States Spend More Money to Address Substance Abuse
In 1998, states spent $81.3 billion to address substance abuse and addiction treatment and prevention, accounting for 13.1% of total state spending ($620 billion), according to the first-ever report that analyzes the impact of substance abuse on state budgets. The three-year study from the National Center on Addiction and Substance Abuse at Columbia University shows that of each dollar states spent on substance abuse, 96 cents went to "shovel up the wreckage of substance abuse and addiction," while the remaining four cents went to prevention and treatment. The report defines "shoveling the wreckage" as costs for criminal justice, education, health care, child and family assistance, mental health and public safety (CASA release, 1/29). The report did not consider federal or local money (Ho, AP/Philadelphia Inquirer, 1/30). As for ranking states, New York is No. 1 in percentage (18%) of total budget allocated for substance abuse costs, excluding costs for treatment and prevention efforts, while South Carolina had the lowest percentage (less than 7%)(USA Today, 1/30). California ranked third, spending 16% of its budget on substance abuse costs, but spent the most money -- $10.9 billion (AP/Sacramento Bee, 11/30). The District of Columbia spent the most per person on substance abuse ($812), while North Dakota spent the least per person ($155). States also spend 113 times more to deal with the impact of substance abuse on children than they do to prevent or treat it, USA Today reports.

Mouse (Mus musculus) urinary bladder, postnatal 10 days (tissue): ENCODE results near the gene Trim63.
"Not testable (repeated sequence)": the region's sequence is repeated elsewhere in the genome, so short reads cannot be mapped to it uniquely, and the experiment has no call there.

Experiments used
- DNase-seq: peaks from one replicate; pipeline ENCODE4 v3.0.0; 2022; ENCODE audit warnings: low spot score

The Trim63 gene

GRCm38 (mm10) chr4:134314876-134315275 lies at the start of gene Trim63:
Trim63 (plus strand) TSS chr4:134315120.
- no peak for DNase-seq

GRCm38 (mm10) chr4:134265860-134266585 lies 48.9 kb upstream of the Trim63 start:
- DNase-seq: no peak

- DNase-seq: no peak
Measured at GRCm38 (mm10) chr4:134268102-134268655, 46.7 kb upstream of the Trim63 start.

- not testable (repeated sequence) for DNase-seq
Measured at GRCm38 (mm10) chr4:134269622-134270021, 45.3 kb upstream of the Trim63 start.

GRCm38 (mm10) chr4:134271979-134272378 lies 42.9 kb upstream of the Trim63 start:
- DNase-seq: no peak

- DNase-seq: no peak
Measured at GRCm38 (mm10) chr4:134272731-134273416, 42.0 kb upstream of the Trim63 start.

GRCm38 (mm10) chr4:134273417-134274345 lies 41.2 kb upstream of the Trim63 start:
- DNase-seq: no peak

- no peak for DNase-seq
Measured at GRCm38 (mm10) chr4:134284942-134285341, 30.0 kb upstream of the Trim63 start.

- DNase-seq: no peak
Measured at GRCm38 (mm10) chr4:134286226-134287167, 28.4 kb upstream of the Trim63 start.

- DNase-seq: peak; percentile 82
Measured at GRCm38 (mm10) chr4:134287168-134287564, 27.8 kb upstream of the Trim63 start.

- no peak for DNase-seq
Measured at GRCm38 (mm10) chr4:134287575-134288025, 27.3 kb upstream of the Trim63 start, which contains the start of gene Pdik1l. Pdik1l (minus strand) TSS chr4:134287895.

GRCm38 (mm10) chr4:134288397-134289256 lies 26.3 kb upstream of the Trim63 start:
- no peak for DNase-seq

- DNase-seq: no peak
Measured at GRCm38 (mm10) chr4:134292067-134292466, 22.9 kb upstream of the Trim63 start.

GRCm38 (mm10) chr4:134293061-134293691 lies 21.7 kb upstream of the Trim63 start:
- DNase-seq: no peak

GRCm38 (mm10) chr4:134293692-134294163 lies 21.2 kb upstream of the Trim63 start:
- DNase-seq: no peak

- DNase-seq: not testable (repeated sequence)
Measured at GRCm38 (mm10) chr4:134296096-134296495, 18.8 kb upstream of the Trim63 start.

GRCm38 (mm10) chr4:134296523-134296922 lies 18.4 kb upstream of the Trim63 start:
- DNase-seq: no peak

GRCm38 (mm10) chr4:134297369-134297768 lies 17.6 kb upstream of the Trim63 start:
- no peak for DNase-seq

Joseph Califano, CASA president and former secretary of health, education and welfare under President Carter, said, "This is truly insane public policy. States that want to reduce crime, slow the rise in Medicaid spending (and) move mothers and children from welfare to work ... must shift from shoveling up the wreckage to preventing children and teens from abusing drugs" (Parker, USA Today, 1/30). White House Office of National Drug Control Policy acting director Edward Jurith added, "We cannot simply arrest our way out of the problem" (AP/Philadelphia Inquirer, 1/30). However, some "critics" questioned the study's methods, in which researchers based totals on a "number of assumptions." Eric Wish, director of the Center for Substance Abuse Research at the University of Maryland, said, "Estimating the cost of drug use is so complicated and requires so many difficult assumptions that it's almost useless." But he added that "it doesn't matter what the final cost is, because what we do know is that money spent on treatment and prevention, will, in the long run, save money and lives." The Baltimore Sun reports that many studies have shown that for every dollar spent on substance abuse treatment, $5 to $7 is saved in medical, criminal justice and related costs (Richissin, Baltimore Sun, 1/30). To view the report, "Shoveling Up: The Impact of Substance Abuse on State Budgets," go to http://www.innovativeminds.com/casa/index.php.